Mount Pleasant approves anti-discrimination law at Monday City Commission meeting

Charlotte Bodak/Staff Photographer Mount Pleasant sophomore Marie Reimers smiles as the the City Commission of Mount Pleasant passes the ordinance on Human Rights during the City Commission meeting at City Hall Monday evening. "Last year my friend attempted suicide because of the things he heard being said about his lifestyle." said Reimers. "This ordinance means a lot to the LGBT community."

Resounding applause filled the hall as a new human rights ordinance was unanimously approved at the Mount Pleasant City Commission meeting Monday night.

Under the new ordinance, traits including race, religion, color, national origin, gender, sex, age, marital status, physical or mental disability, family status, sexual orientation and gender identity are covered to prevent discrimination in the employment, housing and public accommodation of individuals.

Gaining the most attention were sexual orientation and gender identity, which are not covered under state or national anti-discrimination laws.

The ordinance was subject to considerable deliberation as it was rewritten over a number of lengthy meetings since its initial proposal by a citizen group backed by the Unitarian Universalist Fellowship of Central Michigan last November.

“I want to thank everyone who came forward to speak," said Commissioner Sharon Tilmann. “It made our meetings very, very long, but I think it exemplifies democracy at its best.”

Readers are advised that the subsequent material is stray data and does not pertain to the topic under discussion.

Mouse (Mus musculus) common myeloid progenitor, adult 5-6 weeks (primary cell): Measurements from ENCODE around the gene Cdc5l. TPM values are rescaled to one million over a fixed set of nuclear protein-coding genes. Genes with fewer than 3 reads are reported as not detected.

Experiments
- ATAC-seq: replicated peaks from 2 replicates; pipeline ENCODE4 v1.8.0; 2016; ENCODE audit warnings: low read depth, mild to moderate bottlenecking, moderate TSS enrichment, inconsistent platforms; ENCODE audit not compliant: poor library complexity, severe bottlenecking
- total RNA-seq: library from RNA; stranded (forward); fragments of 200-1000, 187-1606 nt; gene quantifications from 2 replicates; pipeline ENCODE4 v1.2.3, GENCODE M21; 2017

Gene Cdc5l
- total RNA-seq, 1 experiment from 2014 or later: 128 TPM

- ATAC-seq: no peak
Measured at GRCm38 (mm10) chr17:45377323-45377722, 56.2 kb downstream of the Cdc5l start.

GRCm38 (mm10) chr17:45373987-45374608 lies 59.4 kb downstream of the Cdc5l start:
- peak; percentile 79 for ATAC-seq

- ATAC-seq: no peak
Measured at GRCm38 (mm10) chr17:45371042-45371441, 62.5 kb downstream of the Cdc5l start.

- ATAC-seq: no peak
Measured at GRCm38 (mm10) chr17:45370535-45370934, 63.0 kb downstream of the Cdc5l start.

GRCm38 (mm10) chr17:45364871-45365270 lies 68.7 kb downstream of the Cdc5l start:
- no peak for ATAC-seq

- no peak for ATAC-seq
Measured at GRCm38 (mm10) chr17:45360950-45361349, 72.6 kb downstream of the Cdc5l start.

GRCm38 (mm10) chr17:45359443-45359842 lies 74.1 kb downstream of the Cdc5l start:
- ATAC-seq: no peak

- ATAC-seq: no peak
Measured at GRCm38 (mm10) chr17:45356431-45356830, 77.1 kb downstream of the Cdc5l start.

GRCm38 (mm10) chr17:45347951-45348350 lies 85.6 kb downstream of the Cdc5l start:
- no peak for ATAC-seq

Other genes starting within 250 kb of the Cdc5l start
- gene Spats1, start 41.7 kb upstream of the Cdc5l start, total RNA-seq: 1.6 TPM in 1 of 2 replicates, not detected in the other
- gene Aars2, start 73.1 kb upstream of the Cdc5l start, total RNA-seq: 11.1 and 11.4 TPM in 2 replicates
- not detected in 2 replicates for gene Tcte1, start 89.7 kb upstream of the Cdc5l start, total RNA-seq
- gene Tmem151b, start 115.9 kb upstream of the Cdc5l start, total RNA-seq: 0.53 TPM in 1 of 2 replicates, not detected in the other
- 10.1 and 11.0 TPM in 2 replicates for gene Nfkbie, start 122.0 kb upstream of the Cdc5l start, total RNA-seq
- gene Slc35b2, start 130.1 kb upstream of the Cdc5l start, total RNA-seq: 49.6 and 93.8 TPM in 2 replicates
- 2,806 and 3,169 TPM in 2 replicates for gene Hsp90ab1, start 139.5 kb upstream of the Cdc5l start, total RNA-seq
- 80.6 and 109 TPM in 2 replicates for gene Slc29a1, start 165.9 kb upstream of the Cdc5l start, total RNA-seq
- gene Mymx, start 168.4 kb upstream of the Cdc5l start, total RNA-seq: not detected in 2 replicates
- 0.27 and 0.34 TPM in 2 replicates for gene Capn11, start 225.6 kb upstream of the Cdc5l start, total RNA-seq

Much of the debate surrounding the ordinance during its development was regarding the proper enforcement without interfering with religious freedom.

“(The ordinance) has a way of indicating to the public at large, the people that move here, the students who come here, that we are a welcoming community,” said Mayor Bruce Kilmer. “At the same time, it’s indicative that we do not want to infringe on the religious rights of some that do may not agree with everything.”

Mount Pleasant resident Norma Bailey was the first of two public commenters to speak before the vote took place at the Monday meeting. She began by thanking the city officials for their efforts in creating the ordinance, and then asked everyone who came to the meeting in support of the passage of it to stand to show their support. A flurry of motion and noise followed as the supporting audience responded in unison.

“We’ve come here tonight because we are very firmly are in support of the ordinance," Bailey said. "But also in support of the process that this commission has gone through over a good number of months to in fact allow the city to work together to provide an ordinance that now is inclusive of everyone."

Marie Reimers, CMU sophomore and chairperson of the university's diversity committee, then spoke. Reimers told a personal story of a homosexual friend who had attempted suicide in response to discrimination in society.

“Seeing that this City Council and that this city supports the individuals who are LGBT means so much to my friend, to me, to other people who feel disenfranchised,” Reimers said. “This sends the message that the city of Mount Pleasant cares about them, that they accept them and that they’re welcome here.”


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